19 Jul 2022
19 Jul 2022
Status: this preprint is currently under review for the journal AMT.

Evaluating the performance of a Picarro G2207-i analyser for high-precision atmospheric O2 measurements

Leigh S. Fleming1, Andrew C. Manning1, Penelope A. Pickers1, Grant L. Forster1,2, and Alex J. Etchells1 Leigh S. Fleming et al.
  • 1Centre for Ocean and Atmospheric Sciences, School of Environmental Sciences, University of East Anglia, Norwich, UK
  • 2National Centre for Atmospheric Science, University of East Anglia, UK

Abstract. Fluxes of oxygen (O2) and carbon dioxide (CO2) in and out of the atmosphere are strongly coupled for terrestrial biospheric exchange processes and fossil fuel combustion but are uncoupled for oceanic air-sea gas exchange. High-precision measurements of both species can therefore provide constraints on the carbon cycle and can be used to quantify fossil fuel CO2 (ffCO2) emission estimates. In the case of O2, however, due to its large atmospheric mole fraction of O2 (~20.9 %) it is very challenging to measure small variations to the degree of precision and accuracy required for these applications. We have tested an atmospheric O2 analyser based on the principle of cavity ring-down spectroscopy (Picarro Inc., model G2207-i), both in the laboratory and at the Weybourne Atmospheric Observatory (WAO) field station in the UK, in comparisons to well-established, pre-existing atmospheric O2 and CO2 measurement systems.

In laboratory tests analysing air in high-pressure cylinders, from the Allan deviation we calculated a precision of ± 1 ppm (1σ standard deviation of 300 seconds mean), and a 24-hour peak-to-peak range of hourly averaged values of 1.2 ppm. These results are close to atmospheric O2 compatibility goals as set by the UN World Meteorological Organization. From measurements of ambient air conducted at WAO we found that the built-in water correction of the G2207-i does not sufficiently correct for the influence of water vapour on the O2 mole fraction. When sample air was pre-dried and employing a 5-hourly baseline correction with a reference gas cylinder, the G2207-i’s results showed an average difference from the established O2 analyser of 13.6 ± 7.5 per meg (over two weeks of continuous measurements). Over the same period, based on measurements of a so-called “target tank” (sometimes known as a “surveillance tank”), analysed for 12 minutes every 7 hours, we calculated a repeatability of ± 5.7 ± 5.6 per meg and a compatibility of ± 10.0 ± 6.7 per meg for the G2207-i. To further examine the G2207-i’s performance in real-world applications we used ambient air measurements of O2 together with concurrent CO2 measurements to calculate ffCO2. Due to the imprecision of the G2207-i, the ffCO2 calculated showed large differences from that calculated from the established system, and had a large uncertainty of ± 13.0 ppm, which was roughly double that from the established system (± 5.8 ppm).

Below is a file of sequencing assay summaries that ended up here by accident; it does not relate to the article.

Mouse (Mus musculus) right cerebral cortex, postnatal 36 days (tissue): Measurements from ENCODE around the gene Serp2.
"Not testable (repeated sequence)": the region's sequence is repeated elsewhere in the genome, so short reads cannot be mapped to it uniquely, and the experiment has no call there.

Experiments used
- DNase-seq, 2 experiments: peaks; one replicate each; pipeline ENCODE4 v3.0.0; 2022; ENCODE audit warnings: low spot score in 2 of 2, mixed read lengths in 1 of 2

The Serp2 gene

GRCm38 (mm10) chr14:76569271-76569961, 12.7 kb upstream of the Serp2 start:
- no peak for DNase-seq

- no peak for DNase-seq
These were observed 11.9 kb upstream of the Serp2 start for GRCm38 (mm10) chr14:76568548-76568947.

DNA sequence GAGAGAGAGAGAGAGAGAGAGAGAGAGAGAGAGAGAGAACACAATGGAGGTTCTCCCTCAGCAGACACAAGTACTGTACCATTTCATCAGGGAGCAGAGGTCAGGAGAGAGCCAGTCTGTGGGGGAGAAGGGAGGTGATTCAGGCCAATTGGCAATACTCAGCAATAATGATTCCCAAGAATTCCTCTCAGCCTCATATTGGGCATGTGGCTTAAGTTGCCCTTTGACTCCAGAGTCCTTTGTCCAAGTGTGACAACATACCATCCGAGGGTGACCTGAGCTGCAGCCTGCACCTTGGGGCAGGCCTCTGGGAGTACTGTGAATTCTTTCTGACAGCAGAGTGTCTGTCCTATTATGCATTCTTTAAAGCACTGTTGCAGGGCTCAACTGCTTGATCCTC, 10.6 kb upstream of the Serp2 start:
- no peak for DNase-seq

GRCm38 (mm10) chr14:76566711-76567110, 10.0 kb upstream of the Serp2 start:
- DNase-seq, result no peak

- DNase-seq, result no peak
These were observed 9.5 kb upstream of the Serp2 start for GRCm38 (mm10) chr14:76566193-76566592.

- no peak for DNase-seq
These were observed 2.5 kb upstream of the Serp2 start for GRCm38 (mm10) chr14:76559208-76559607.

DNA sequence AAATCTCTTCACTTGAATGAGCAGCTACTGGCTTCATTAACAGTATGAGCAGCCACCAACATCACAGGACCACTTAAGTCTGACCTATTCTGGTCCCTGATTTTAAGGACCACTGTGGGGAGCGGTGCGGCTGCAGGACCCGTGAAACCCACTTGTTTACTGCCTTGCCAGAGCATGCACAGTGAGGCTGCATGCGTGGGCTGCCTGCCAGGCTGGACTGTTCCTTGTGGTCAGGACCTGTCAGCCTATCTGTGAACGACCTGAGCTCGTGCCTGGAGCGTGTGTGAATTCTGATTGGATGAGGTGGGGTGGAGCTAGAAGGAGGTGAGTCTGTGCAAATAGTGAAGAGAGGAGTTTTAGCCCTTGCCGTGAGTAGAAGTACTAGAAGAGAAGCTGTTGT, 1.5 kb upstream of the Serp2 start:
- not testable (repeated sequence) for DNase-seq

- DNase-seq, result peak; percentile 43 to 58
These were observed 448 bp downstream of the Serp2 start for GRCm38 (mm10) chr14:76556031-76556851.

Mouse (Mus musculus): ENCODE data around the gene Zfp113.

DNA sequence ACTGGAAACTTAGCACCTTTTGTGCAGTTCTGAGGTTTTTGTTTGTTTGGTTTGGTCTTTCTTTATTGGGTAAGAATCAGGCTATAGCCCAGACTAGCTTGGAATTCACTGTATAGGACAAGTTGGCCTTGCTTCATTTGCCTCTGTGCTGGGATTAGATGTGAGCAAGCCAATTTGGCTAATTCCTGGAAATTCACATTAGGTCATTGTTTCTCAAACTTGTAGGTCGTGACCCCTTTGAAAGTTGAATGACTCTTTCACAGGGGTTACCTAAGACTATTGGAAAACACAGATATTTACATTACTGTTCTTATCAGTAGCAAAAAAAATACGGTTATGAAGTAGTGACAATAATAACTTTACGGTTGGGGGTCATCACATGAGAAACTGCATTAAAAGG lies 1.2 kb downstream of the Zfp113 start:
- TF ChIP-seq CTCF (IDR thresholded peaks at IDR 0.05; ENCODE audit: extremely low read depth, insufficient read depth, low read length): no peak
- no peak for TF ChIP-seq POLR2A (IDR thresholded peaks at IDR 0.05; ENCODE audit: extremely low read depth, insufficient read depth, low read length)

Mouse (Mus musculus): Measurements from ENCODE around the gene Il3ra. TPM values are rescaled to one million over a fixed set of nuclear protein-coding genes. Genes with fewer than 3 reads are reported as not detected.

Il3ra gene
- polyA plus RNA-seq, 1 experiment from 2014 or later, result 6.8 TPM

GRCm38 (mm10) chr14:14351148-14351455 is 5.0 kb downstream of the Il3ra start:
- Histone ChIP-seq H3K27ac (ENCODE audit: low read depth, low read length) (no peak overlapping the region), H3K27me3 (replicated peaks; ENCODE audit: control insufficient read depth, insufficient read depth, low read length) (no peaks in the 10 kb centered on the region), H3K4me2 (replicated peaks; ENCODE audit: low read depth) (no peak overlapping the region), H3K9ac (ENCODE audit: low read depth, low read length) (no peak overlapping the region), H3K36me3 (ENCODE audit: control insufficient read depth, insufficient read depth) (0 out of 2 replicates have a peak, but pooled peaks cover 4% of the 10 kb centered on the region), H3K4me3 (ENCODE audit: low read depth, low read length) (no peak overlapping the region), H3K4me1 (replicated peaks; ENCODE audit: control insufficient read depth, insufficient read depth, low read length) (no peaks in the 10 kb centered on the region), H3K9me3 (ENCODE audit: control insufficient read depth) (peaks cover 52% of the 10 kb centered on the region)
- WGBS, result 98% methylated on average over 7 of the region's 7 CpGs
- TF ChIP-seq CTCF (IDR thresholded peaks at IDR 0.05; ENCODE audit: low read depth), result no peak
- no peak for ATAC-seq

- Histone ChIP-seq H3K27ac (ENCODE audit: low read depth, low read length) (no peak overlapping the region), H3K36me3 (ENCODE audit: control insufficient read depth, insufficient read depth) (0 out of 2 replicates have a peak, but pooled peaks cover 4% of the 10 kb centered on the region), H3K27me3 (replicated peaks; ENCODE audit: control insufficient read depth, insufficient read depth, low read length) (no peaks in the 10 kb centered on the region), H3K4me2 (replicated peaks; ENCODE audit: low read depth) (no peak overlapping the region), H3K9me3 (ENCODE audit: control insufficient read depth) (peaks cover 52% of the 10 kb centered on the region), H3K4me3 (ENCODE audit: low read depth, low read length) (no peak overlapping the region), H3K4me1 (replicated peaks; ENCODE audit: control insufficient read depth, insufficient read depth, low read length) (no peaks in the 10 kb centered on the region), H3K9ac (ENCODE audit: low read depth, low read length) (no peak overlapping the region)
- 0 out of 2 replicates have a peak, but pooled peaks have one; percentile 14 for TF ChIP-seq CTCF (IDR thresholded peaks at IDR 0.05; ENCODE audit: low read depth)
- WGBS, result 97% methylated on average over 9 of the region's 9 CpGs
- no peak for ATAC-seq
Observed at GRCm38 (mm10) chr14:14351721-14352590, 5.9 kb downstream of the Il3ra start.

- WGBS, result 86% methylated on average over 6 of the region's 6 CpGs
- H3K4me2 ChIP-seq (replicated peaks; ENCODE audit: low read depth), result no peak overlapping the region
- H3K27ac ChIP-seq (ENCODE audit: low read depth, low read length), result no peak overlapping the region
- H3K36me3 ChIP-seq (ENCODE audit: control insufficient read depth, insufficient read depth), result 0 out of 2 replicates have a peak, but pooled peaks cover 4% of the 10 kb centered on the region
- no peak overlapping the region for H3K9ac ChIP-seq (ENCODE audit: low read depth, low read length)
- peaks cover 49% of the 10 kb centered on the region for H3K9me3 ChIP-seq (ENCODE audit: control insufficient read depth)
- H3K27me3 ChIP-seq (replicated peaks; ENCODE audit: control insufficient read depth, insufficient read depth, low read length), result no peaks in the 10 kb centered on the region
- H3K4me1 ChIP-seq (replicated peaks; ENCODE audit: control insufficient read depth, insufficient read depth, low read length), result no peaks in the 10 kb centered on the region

Leigh S. Fleming et al.

Status: open (until 24 Aug 2022)

Comment types: AC – author | RC – referee | CC – community | EC – editor | CEC – chief editor | : Report abuse
  • RC1: 'Comment on amt-2022-207', Anonymous Referee #1, 01 Aug 2022 reply
  • RC2: 'Comment on amt-2022-207', Anonymous Referee #2, 09 Aug 2022 reply

Leigh S. Fleming et al.

Data sets

Datasets for "Evaluating the performance of a Picarro G2207-i analyser for high-precision atmospheric O2 measurements" Fleming, L. S., Manning, A. C., Pickers, P. A., Forster, G. L., and Etchells, A. J.

Weybourne Atmospheric Observatory: Long term measurements of atmospheric O2 Forster, G.

Weybourne Atmospheric Observatory: Longterm measurements of Atmospheric Carbon Dioxide Forster, G.

Leigh S. Fleming et al.


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Short summary
Measurements of atmospheric O2 can help constrain the carbon cycle processes and quantify fossil fuel CO2 emissions; however, atmospheric O2 measurement is very challenging, and existing analysers are complex systems to build and maintain. We have tested a new O2 analyser (Picarro Inc. G2207-i) in the laboratory and at Weybourne Atmospheric Observatory. We have found that the G2207-i does not perform as well as an existing O2 analyser from Sable Systems Inc..